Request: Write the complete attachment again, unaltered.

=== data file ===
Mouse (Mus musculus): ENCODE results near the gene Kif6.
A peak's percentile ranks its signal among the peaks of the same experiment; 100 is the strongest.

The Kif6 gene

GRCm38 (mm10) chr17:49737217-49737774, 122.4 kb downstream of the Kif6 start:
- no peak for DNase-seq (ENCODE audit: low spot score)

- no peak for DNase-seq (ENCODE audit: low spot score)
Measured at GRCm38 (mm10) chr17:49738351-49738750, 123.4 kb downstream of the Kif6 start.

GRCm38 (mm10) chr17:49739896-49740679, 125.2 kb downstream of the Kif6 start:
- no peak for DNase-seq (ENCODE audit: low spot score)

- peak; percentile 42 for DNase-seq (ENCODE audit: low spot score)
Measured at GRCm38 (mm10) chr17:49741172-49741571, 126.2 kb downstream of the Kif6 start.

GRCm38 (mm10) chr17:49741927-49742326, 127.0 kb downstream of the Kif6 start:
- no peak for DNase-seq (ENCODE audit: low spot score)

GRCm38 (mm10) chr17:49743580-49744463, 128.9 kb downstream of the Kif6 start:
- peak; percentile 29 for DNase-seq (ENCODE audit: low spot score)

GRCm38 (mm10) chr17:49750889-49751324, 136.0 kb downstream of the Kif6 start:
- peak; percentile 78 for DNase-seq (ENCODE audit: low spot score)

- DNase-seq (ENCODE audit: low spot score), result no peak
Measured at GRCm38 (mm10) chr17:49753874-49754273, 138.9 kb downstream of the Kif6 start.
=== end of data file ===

Mouse (Mus musculus): ENCODE results near the gene Kif6.
A peak's percentile ranks its signal among the peaks of the same experiment; 100 is the strongest.

The Kif6 gene

GRCm38 (mm10) chr17:49737217-49737774, 122.4 kb downstream of the Kif6 start:
- no peak for DNase-seq (ENCODE audit: low spot score)

- no peak for DNase-seq (ENCODE audit: low spot score)
Measured at GRCm38 (mm10) chr17:49738351-49738750, 123.4 kb downstream of the Kif6 start.

GRCm38 (mm10) chr17:49739896-49740679, 125.2 kb downstream of the Kif6 start:
- no peak for DNase-seq (ENCODE audit: low spot score)

- peak; percentile 42 for DNase-seq (ENCODE audit: low spot score)
Measured at GRCm38 (mm10) chr17:49741172-49741571, 126.2 kb downstream of the Kif6 start.

GRCm38 (mm10) chr17:49741927-49742326, 127.0 kb downstream of the Kif6 start:
- no peak for DNase-seq (ENCODE audit: low spot score)

GRCm38 (mm10) chr17:49743580-49744463, 128.9 kb downstream of the Kif6 start:
- peak; percentile 29 for DNase-seq (ENCODE audit: low spot score)

GRCm38 (mm10) chr17:49750889-49751324, 136.0 kb downstream of the Kif6 start:
- peak; percentile 78 for DNase-seq (ENCODE audit: low spot score)

- DNase-seq (ENCODE audit: low spot score), result no peak
Measured at GRCm38 (mm10) chr17:49753874-49754273, 138.9 kb downstream of the Kif6 start.